We began "The Most Romantic Night Ever Involving Cheeseburgers and A Stunned Deer" the way most truly romantic events begin, with me getting home late because I'd had to give a presentation to a bunch of lawyers. That left me eating my dinner while the rest of them cleaned up and hung out and did their own thing, because they'd already eaten. So Sweetie and I sat and were romantic and passionate while The Boy and Middle cleaned up and squabbled over whatever it is they were squabbling about, and in the background, Mr F tried to get into the toilet while Mr Bunches threw things into my milk glass -- things including "bits of cookies," some crackers, and two separate Mr. Potato Head tongues.

With that amazingly passionate start, things were clearly on a high note and we left for the equally-romantic drive we'd decided to go on, just driving around and chatting and eating dessert, which we got at that most romantic of places, the McDonald's drive-in. Sweetie got a "McFlurry," while I got the less-traditional-dessert of "2 Cheeseburgers."

Ready with our snacks, and our passion, we then began to drive around, more or less aimlessly. Ordinarily, these Alone-Time drives take us through the two subdivisions we refer to as "Richville," where the houses are three times the size of ours and have fancy cars locked into their giant garages. We drive through those, stalk some of the houses, and alternate between being envious of the luxury and telling ourselves that they are not truly happy in their giant, fancy houses -- true happiness requires, in my mind, a shower head that needs fixing and carpeting that is 97% ground up Froot Loops, and if you're missing those, then I feel sorry for you.

But last night, we didn't do that. Instead, I struck out for parts unknown, heading down Highway 14 to check out some newer areas. I had in my mind possibly showing Sweetie a house that had a phenomenal amount of Easter decorations, a house I'd driven by on my way home from the presentation, a house that had, by my count, about 20 different inflatable Easter decorations in the yard, but I couldn't remembe where that was, so instead, I began turning left and right here and there, until Sweetie suddenly said:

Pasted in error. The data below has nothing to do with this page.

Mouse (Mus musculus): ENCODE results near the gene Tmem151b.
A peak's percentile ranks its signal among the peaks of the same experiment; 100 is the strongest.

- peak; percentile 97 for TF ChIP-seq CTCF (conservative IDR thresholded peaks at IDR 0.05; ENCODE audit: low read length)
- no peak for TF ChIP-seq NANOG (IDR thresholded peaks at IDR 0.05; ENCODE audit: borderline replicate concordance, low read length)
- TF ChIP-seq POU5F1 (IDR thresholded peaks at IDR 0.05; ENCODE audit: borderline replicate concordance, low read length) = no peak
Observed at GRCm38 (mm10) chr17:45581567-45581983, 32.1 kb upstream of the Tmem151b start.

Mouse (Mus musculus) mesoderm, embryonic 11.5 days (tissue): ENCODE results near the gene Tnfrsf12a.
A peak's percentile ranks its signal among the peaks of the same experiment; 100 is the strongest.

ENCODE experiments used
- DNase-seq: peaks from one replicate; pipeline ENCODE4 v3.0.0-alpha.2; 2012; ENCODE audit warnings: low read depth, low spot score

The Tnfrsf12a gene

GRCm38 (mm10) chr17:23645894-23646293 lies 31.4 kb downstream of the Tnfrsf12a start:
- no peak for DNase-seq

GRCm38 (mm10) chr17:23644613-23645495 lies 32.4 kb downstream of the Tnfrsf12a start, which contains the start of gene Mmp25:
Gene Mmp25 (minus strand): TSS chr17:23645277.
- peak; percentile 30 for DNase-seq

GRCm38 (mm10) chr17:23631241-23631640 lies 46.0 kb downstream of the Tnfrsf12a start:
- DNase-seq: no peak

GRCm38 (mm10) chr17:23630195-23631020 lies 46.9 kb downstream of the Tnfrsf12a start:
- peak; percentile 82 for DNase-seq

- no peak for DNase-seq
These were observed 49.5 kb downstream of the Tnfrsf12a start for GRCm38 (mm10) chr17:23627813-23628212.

"This is that scary place we ended up that one time," and she was right. The Scary Place is not far from our house, but it is as though turning right onto the Scary Place road transports one from Middleton, Wisconsin, to the setting of every scary psycho movie ever. The road narrows, is gravelly, is lined by trees that never have a full set of leaves, even in the summer. There are too many mailboxes -- we can only see about three houses, but there are, like, fourteen mailboxes. There are broken down trucks and cars, and some of them are parked on the lawns, and some appear to be of foreign make (foreign things always = scary) and-- I swear I'm not in any way over-dramatizing this -- the light is dimmer. We went there last night about 7, and when I turned onto Scary Place Road, it was dark. When I turned back out -- looking in my rearview mirror to make sure there weren't a bunch of Sharpened-Banjo-Wielding Nuclear Mutants chasing us -- it grew light again.

So we got out of there, and continued driving around other random neighborhoods in the next city down the road from us, looking at houses here and there and discussing relationships and things, and eventually decided that it was time to head back home.

And that doesn't sound very romantic or passionate, but it was because at no point during our talk did anyone accuse anyone else of getting favored because they always got easier jobs, nobody claimed that their teachers hated them, and nobody secretly slipped off their pants and diapers and started jumping, naked, on the trampoline. Romance and passion are a relative thing.

Things got even more romantic, then, when we got hit by a deer on the way home.

Yes, I said that right: We got hit by a deer. As I was driving along, minding my own romantic and passionate business, a deer leaped out of the side of the road and rammed smack into the side of our car, just ahead of my door. It then flipped up and over the car and lay in the road, looking stunned.

I pulled over immediately, and, acting in my usual calm and cool manner that I have in a crisis, said to Sweetie: "Am I supposed to call someone, do you think?"

She got out her cell phone, and I took it and got out of the car and began to examine the damage but as I did so, I realized that I didn't know where the deer was, and, more scary, I didn't know if there were other deer around.